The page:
Many districts are reluctant to change their schedules because they see the shift as too expensive and disruptive, but that’s short-sighted, says an op-ed writer to the Los Angeles Times.
Later start times can mean less missed school — absences dropped 15% in Bonneville County, Idaho, after it instituted such a change, according to a 2014 Children’s National Medical Center report. In states such as California where state funding for schools is tied to attendance, it follows that later start times could translate into extra dollars. Megan Reilly, chief financial officer for the Los Angeles Unified School District, has estimated that boosting attendance by just 1% districtwide would bring in an additional $40 million per year.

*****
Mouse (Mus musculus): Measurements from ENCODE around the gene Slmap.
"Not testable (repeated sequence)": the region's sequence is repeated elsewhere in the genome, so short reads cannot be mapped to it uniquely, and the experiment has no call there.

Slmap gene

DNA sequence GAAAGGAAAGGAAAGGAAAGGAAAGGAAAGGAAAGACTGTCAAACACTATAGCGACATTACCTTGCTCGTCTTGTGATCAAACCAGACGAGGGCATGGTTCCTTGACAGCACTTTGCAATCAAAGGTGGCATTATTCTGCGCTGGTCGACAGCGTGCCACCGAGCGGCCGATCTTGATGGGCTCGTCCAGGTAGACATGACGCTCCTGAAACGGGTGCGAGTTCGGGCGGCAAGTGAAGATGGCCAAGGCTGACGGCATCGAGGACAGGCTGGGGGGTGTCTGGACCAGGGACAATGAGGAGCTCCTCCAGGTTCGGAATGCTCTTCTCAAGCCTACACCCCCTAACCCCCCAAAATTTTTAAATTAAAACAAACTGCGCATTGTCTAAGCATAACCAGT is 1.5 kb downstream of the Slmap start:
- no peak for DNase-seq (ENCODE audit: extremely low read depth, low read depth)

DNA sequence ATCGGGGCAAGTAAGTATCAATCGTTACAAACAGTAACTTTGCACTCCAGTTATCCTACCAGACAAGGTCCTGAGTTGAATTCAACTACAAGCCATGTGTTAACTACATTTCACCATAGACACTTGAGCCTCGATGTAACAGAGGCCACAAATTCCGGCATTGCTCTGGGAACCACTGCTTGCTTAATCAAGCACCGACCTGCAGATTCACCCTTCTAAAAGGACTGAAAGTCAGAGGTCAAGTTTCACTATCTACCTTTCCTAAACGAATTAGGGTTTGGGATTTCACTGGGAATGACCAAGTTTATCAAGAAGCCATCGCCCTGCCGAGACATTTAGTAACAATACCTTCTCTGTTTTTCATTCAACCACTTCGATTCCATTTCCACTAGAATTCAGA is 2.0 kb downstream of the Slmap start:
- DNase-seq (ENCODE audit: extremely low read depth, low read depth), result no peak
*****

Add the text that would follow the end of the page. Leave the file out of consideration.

Repeated studies also show that when the school day starts later and teens get more sleep, both grades and standardized test scores go up. A Colby College economist, Finley Edwards, found that a one-hour delay in start time increased math test and reading test scores by three percentile points. Even more striking, the lowest-scoring students showed the biggest jumps.